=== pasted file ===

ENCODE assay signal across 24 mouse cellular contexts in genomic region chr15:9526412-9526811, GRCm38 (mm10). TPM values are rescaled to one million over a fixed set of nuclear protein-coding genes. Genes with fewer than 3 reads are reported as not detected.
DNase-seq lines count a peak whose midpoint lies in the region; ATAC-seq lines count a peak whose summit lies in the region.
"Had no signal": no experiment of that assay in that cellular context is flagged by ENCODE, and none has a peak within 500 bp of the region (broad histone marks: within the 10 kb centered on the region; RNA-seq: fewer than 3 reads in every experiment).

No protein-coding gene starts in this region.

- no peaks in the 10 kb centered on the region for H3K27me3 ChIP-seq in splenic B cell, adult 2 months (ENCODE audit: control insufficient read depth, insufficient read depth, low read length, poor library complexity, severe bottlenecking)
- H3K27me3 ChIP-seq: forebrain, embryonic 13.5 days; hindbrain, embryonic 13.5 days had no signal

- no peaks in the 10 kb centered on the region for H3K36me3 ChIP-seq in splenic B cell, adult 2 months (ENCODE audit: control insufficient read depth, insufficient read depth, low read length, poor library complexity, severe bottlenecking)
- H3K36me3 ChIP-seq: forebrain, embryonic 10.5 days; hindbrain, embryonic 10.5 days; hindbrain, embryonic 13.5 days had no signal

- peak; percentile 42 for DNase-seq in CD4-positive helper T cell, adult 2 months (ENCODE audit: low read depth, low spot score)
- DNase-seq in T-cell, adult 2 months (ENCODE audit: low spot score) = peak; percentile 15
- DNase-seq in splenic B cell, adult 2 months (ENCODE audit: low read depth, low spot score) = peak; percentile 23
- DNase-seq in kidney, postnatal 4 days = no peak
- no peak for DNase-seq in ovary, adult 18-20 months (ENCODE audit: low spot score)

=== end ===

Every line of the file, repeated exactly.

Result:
ENCODE assay signal across 24 mouse cellular contexts in genomic region chr15:9526412-9526811, GRCm38 (mm10). TPM values are rescaled to one million over a fixed set of nuclear protein-coding genes. Genes with fewer than 3 reads are reported as not detected.
DNase-seq lines count a peak whose midpoint lies in the region; ATAC-seq lines count a peak whose summit lies in the region.
"Had no signal": no experiment of that assay in that cellular context is flagged by ENCODE, and none has a peak within 500 bp of the region (broad histone marks: within the 10 kb centered on the region; RNA-seq: fewer than 3 reads in every experiment).

No protein-coding gene starts in this region.

- no peaks in the 10 kb centered on the region for H3K27me3 ChIP-seq in splenic B cell, adult 2 months (ENCODE audit: control insufficient read depth, insufficient read depth, low read length, poor library complexity, severe bottlenecking)
- H3K27me3 ChIP-seq: forebrain, embryonic 13.5 days; hindbrain, embryonic 13.5 days had no signal

- no peaks in the 10 kb centered on the region for H3K36me3 ChIP-seq in splenic B cell, adult 2 months (ENCODE audit: control insufficient read depth, insufficient read depth, low read length, poor library complexity, severe bottlenecking)
- H3K36me3 ChIP-seq: forebrain, embryonic 10.5 days; hindbrain, embryonic 10.5 days; hindbrain, embryonic 13.5 days had no signal

- peak; percentile 42 for DNase-seq in CD4-positive helper T cell, adult 2 months (ENCODE audit: low read depth, low spot score)
- DNase-seq in T-cell, adult 2 months (ENCODE audit: low spot score) = peak; percentile 15
- DNase-seq in splenic B cell, adult 2 months (ENCODE audit: low read depth, low spot score) = peak; percentile 23
- DNase-seq in kidney, postnatal 4 days = no peak
- no peak for DNase-seq in ovary, adult 18-20 months (ENCODE audit: low spot score)